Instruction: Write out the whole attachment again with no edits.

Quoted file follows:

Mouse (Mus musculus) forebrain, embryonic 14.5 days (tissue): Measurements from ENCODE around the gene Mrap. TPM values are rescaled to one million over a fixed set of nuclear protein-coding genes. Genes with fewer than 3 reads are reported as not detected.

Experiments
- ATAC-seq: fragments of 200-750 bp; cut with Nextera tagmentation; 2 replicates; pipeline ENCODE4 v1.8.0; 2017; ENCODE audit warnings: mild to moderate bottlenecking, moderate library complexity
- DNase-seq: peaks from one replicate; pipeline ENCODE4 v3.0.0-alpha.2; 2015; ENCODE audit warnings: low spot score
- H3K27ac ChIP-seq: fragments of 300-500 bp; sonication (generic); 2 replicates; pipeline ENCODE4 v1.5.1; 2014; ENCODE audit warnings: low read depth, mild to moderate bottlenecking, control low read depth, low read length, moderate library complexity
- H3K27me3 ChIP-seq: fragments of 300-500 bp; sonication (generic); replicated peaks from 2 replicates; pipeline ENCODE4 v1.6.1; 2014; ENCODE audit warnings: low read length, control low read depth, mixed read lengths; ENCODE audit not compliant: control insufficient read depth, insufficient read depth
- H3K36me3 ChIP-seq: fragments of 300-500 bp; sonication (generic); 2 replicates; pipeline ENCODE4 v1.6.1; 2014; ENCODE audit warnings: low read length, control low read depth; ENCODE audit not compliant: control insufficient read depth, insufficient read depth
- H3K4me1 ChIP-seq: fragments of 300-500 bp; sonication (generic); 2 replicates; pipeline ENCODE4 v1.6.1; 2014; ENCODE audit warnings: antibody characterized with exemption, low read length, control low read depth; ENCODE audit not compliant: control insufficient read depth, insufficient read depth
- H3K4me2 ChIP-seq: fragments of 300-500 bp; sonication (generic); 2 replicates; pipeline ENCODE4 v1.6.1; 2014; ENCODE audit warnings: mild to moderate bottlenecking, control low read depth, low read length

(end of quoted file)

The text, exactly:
Mouse (Mus musculus) forebrain, embryonic 14.5 days (tissue): Measurements from ENCODE around the gene Mrap. TPM values are rescaled to one million over a fixed set of nuclear protein-coding genes. Genes with fewer than 3 reads are reported as not detected.

Experiments
- ATAC-seq: fragments of 200-750 bp; cut with Nextera tagmentation; 2 replicates; pipeline ENCODE4 v1.8.0; 2017; ENCODE audit warnings: mild to moderate bottlenecking, moderate library complexity
- DNase-seq: peaks from one replicate; pipeline ENCODE4 v3.0.0-alpha.2; 2015; ENCODE audit warnings: low spot score
- H3K27ac ChIP-seq: fragments of 300-500 bp; sonication (generic); 2 replicates; pipeline ENCODE4 v1.5.1; 2014; ENCODE audit warnings: low read depth, mild to moderate bottlenecking, control low read depth, low read length, moderate library complexity
- H3K27me3 ChIP-seq: fragments of 300-500 bp; sonication (generic); replicated peaks from 2 replicates; pipeline ENCODE4 v1.6.1; 2014; ENCODE audit warnings: low read length, control low read depth, mixed read lengths; ENCODE audit not compliant: control insufficient read depth, insufficient read depth
- H3K36me3 ChIP-seq: fragments of 300-500 bp; sonication (generic); 2 replicates; pipeline ENCODE4 v1.6.1; 2014; ENCODE audit warnings: low read length, control low read depth; ENCODE audit not compliant: control insufficient read depth, insufficient read depth
- H3K4me1 ChIP-seq: fragments of 300-500 bp; sonication (generic); 2 replicates; pipeline ENCODE4 v1.6.1; 2014; ENCODE audit warnings: antibody characterized with exemption, low read length, control low read depth; ENCODE audit not compliant: control insufficient read depth, insufficient read depth
- H3K4me2 ChIP-seq: fragments of 300-500 bp; sonication (generic); 2 replicates; pipeline ENCODE4 v1.6.1; 2014; ENCODE audit warnings: mild to moderate bottlenecking, control low read depth, low read length